I remember visiting his home in Waterloo some 15 years ago. It was obvious that life hadn?t always been kind to him after he had hung up his boots. As a result, Brian Labone and I vowed to get him on his feet. There was one obvious problem; the keeper had ballooned to 20 odd stones and was reluctant to leave his sanctuary. Nevertheless, we ushered him into a big man?s shop in the city centre. Once there the salesman measured him. Brian asked: ?What size are you Gordon?? The salesman responded ?58 Regular.? As quick as a flash Brian retorted: ?There is nothing regular about being 58 Regular.? Gordon wasn?t shocked by his statistics but was astonished at the price tags. Reluctantly, he selected a suit plus a few white shirts and a few pairs of socks. I took care of the transaction: "How much do I owe you?" The salesman smiled: "Would you believe it? You?re in luck. It?s our ?Football Legends? Sale? this afternoon. There?s an 80% discount on every item. I?m a Red but my father would be so proud that I?ve taken care of such a big Evertonian!"
Kitted out in his new togs, Gordon was a regular at the Hall of Fame celebrations during the next decade. Anyone privileged to hear him speak at a Hall of Fame dinner will testify to his love of Everton Football Club and his fellow Evertonians. I asked him to say grace at the 2001 event. Instead he opened his heart and spoke with rare emotion about the work of the Everton Former-Players? Foundation. The 600 attendees fell silent as he detailed how it had helped him regain his pride and his dignity. Gordon was close to tears when he declared: "No fans look after their heroes like Evertonians do." He wasn?t alone.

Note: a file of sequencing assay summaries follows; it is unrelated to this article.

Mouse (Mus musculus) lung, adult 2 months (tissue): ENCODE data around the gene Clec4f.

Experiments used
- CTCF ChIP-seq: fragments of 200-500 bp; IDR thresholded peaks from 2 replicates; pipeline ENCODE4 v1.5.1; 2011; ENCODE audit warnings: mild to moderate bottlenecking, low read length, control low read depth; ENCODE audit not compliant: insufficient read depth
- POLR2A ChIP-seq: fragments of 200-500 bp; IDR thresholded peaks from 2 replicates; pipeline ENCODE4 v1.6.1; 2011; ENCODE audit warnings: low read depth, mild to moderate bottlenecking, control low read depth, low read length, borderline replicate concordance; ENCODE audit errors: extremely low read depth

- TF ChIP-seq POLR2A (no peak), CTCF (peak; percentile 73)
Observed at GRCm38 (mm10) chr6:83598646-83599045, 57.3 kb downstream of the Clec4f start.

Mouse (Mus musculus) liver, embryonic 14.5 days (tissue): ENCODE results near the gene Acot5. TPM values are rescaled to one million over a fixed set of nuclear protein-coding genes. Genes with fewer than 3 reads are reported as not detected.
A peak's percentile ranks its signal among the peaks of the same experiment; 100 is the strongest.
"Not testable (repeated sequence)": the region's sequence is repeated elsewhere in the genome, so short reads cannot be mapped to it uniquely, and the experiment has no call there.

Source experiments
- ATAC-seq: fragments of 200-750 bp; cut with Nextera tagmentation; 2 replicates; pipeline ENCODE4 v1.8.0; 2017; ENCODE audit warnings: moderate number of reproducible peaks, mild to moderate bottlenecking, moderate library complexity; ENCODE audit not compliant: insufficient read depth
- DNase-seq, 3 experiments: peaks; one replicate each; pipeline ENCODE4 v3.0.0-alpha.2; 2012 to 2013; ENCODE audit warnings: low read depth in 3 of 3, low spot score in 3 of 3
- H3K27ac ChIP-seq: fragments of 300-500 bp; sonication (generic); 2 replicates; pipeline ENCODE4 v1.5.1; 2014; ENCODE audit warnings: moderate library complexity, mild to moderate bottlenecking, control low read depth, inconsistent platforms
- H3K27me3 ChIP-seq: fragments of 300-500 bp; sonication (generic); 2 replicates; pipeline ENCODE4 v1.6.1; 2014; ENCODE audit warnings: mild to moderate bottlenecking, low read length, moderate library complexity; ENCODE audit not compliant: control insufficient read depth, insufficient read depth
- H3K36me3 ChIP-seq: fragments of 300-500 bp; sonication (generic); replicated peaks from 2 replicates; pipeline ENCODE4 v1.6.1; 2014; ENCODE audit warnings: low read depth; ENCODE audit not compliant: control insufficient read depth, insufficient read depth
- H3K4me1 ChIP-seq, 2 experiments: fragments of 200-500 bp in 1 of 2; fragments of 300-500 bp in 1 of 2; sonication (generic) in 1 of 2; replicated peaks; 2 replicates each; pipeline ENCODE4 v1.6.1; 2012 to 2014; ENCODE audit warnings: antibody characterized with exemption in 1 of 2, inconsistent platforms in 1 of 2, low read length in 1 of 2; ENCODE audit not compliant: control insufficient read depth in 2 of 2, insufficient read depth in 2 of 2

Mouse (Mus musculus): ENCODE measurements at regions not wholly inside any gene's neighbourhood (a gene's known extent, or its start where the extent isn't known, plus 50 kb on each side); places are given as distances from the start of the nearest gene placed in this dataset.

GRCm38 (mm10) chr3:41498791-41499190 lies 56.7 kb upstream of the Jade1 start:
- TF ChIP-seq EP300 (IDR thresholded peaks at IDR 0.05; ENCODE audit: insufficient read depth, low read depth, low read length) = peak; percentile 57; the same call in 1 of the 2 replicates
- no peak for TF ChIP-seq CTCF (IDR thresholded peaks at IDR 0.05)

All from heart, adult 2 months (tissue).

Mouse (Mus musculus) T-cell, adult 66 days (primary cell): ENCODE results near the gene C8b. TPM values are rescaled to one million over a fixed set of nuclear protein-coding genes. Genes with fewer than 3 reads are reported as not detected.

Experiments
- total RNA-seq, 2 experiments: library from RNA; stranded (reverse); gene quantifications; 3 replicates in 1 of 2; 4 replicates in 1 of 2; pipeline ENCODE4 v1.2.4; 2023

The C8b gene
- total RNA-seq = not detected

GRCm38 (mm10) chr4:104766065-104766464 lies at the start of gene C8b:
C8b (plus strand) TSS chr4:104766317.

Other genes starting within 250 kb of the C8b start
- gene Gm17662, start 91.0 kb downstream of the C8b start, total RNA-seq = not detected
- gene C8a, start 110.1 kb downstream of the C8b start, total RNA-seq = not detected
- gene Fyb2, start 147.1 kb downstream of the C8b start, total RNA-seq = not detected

Of course, anyone privileged to know Gordon recognized that he was a charmer. He could entice the plates off a table-cloth. I recall that my wife and I invited him to our Silver Wedding Anniversary get-together. Throughout the evening he complemented the restaurant staff about the quality of the crockery. Later that evening we helped him enter a taxi followed by Adelphi staff carrying boxes containing 6 soup bowls, 6 dinner plates, 6 bread plates, 6 desert dishes, 6 tea cups, 6 saucers plus matching salt and pepper cruets.
Most of all, Gordon was a true patriot. I kept my promise to take him to Buckingham Palace by including his bubble-gum card along with those of Brian Labone and Alan Ball ? two other proud Englishmen ? in my coat pocket. I?ve been fortunate to meet a dozen or so men who have won the FA Cup and also played for England. In response to my question: "Which was the biggest accomplishment ? winning the FA Cup with Everton or representing England?" Gordon is the only one to pick England. He told me that there is no feeling in the world like wearing the colours of your country. That said, he was proud and protective of his contributions to the club?s history. In one of my books I hinted that Neville Southall was a better keeper. Gordon responded: "I was better than Neville in the Sixties but I?ll accept that he was better than me in the Eighties. Today, we are about the same ? both of us are fat bastards."